The Star Trek reboots have taken a lot of flack from avid Star Trek fans recently. I, however never got into the original series so only judged them as action science fiction films and as far as that goes have rather enjoyed them. The latest is a bit of a mixed bag. I found the first act to be sort of messy. It is obvious Justin Lin is not used to shooting action in confined spaces and the editing gets very choppy early on when a lot of action is occurring on a ship. Eventually, the crew end up separated on a planet and things start to pick up from there.When Justin Lin is given space to breathe he shows that he can direct a hell of a spectacle. 

The plot is rather thin but there is some great character development, especially between Spok and McCoy. As usual the usual actors all do a great job, I should mention that Anton Yelchin will be sorely missed. Idris Alba does a good job as our main antagonist. He comes across somewhat one-note for a large portion in the movie but is brought back to reality much more in the third act. All in all it is enjoyable and with some great moments. Far from the best I have seen this year but well worth the ticket.

 Dazed and Confused (1993)

I must admit, while I am a huge fan of Richard Linklater, I only just got around to watching Dazed and Confused. When it was getting started, I found myself thinking "really, this is what people refer to as Linklater's masterpiece?" but as the film progressed the film snuck up on me and by the end it absolutely had me.

Like many of Linklater's films, this is light on story, high on character and it is very real. It is clear that he has very strong feelings for this part of his life: carefree, fun, wild but in a way oppressed and desperate for freedom. The characters are all people who easily could have existed and while I am a generation or so removed from this time, even I can relate to many them. The film also has an understated, timeless look to it and wonderfully timed music throughout. I would thoroughly recommend that this film is watched with groups of people from different age groups because it will create conversation. In my opinion, it is not Linklater's best, but still a wonderfully realized conversation starter with great character and some decent humor spread through. Well worth the watch.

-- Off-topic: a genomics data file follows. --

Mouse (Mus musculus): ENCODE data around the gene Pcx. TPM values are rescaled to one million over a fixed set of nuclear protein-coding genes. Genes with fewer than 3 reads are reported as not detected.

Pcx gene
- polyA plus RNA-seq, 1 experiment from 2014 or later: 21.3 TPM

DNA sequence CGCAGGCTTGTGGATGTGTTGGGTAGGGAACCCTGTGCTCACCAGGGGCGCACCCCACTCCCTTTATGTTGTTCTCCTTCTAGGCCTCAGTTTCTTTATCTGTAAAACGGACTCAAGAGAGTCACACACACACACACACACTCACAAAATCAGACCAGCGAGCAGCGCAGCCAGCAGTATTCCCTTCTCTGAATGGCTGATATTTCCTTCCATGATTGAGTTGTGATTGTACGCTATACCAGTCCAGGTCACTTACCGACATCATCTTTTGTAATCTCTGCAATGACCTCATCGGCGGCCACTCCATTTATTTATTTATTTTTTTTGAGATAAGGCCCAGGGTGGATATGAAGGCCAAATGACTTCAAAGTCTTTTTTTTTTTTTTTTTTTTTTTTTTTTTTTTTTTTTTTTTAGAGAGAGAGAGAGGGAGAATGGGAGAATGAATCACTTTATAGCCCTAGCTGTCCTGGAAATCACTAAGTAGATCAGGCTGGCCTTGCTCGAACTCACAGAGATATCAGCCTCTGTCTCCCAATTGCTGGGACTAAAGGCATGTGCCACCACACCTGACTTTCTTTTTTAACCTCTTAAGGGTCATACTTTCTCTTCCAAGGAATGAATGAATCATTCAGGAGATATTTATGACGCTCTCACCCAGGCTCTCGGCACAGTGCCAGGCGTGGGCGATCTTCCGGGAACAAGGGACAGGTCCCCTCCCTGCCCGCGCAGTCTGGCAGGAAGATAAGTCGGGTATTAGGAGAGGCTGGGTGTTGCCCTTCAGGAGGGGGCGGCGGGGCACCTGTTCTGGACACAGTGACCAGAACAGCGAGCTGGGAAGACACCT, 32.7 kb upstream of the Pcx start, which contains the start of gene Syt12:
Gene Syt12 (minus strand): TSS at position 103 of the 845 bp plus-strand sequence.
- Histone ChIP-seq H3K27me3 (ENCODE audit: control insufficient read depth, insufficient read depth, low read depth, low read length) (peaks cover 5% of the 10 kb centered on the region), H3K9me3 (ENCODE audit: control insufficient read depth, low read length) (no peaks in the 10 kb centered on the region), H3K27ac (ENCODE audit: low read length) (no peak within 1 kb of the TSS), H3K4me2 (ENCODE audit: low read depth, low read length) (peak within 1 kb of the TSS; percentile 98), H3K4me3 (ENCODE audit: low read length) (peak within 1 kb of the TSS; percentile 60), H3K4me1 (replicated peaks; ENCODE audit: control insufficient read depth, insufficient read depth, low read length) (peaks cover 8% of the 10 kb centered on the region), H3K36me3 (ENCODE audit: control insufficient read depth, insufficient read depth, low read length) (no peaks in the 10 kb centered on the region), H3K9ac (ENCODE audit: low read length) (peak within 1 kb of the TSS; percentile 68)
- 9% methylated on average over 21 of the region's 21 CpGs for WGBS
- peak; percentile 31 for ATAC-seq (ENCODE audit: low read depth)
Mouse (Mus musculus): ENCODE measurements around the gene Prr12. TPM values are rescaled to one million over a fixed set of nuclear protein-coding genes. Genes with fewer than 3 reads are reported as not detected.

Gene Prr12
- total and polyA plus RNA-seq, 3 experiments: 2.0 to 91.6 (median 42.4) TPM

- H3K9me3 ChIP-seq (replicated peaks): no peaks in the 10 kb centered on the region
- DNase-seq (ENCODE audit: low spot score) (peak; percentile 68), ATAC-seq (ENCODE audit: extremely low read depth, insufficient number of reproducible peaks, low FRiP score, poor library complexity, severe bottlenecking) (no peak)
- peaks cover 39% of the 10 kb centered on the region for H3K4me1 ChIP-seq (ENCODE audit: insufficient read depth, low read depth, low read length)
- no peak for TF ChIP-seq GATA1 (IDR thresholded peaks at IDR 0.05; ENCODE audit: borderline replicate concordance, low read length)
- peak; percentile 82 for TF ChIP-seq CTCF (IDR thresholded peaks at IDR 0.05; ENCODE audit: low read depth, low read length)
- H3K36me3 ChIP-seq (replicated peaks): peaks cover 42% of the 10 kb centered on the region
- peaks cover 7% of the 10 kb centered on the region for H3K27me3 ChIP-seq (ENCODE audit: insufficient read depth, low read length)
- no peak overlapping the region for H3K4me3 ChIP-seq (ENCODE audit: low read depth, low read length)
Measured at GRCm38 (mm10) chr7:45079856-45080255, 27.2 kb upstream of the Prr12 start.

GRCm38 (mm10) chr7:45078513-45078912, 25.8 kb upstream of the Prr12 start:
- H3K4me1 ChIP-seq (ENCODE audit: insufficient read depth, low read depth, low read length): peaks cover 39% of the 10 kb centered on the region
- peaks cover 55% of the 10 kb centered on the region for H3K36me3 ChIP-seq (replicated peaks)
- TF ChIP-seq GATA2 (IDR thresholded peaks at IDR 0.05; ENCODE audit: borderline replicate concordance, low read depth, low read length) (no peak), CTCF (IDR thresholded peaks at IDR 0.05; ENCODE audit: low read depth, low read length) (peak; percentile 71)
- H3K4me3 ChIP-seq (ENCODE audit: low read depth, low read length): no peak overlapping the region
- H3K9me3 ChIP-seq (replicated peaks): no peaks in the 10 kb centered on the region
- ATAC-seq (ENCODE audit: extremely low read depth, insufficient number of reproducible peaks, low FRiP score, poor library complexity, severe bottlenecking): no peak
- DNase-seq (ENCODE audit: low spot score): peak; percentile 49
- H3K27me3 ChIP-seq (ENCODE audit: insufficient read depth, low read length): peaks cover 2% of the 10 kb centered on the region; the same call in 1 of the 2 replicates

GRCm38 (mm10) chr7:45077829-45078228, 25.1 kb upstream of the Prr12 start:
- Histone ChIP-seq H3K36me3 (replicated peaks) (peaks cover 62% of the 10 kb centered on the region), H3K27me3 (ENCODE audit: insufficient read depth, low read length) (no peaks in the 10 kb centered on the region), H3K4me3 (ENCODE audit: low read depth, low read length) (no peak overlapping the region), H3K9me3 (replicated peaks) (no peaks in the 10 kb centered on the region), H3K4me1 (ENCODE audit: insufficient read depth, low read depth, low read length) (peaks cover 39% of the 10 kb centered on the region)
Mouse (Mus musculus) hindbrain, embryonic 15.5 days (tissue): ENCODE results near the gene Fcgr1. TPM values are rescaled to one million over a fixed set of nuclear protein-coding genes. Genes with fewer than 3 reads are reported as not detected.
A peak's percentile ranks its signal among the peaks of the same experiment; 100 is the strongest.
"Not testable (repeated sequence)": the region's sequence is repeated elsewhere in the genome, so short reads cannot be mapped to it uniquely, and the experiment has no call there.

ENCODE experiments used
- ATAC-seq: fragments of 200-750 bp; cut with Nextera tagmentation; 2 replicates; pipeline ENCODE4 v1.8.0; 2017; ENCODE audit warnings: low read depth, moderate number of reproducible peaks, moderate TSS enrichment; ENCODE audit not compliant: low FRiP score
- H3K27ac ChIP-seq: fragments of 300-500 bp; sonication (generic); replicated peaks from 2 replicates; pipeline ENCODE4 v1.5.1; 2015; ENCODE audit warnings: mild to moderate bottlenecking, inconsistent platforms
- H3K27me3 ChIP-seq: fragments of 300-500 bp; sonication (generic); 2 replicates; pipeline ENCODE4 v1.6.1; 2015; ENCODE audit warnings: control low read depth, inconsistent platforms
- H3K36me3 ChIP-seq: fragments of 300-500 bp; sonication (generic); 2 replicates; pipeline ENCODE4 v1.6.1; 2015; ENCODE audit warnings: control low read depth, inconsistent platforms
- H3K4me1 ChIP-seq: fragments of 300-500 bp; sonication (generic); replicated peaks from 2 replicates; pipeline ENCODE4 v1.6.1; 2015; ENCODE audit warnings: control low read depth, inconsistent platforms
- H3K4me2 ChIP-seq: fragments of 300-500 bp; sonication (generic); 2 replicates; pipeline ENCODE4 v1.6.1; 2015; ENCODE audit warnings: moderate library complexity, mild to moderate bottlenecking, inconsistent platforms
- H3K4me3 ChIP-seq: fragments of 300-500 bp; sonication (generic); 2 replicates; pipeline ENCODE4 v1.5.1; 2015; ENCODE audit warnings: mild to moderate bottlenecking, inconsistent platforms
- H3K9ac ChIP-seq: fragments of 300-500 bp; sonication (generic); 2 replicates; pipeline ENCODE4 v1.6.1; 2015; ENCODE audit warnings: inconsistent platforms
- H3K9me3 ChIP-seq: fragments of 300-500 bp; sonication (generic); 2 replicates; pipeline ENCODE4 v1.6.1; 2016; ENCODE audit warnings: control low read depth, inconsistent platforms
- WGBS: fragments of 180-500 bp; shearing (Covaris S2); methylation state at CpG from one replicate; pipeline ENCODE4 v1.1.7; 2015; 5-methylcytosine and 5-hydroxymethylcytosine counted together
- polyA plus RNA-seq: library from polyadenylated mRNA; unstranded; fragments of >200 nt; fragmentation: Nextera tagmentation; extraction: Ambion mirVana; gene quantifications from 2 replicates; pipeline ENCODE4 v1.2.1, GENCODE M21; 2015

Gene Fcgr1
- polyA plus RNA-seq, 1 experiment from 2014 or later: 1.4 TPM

Song of the Sea (2015)

I promise I will stop watching so many animated films one day. Song of the sea is a colorful, fun, unique, interesting experience. The story is engrossing, the characters are brilliantly realized and music is hauntingly beautiful.

This international collaboration brought together aspects of many different countries and cultures in the way it was made. This gave it a special feel to it that leaves you with the realization that there is not anything else like this. It comes complete with a refreshing art style and diverse voice-work. Would thoroughly recommend.


Brooklyn (2015)
This is the 4th time I have watched Brooklyn in the small amount of time it has been available. Saoirse Ronan gives the performance of a lifetime as a young woman who moves from Ireland to America in the 1950s and falls in love. Brooklyn is understated in the best sense of the word. It is simple, elegant and thoroughly engrossing. 

The cast sells the variation between Ireland and America in those times, giving us a real glimpse of what it must have been like for a woman such as our main protagonist. The cinematography is gorgeous, focusing often on artistic close up shots of our main character. Ronan suits this style of film as she is an impressively expressive actress. The score gives it that added touch to really hold you in. I found myself absolutely entranced by this film and would strongly recommend it.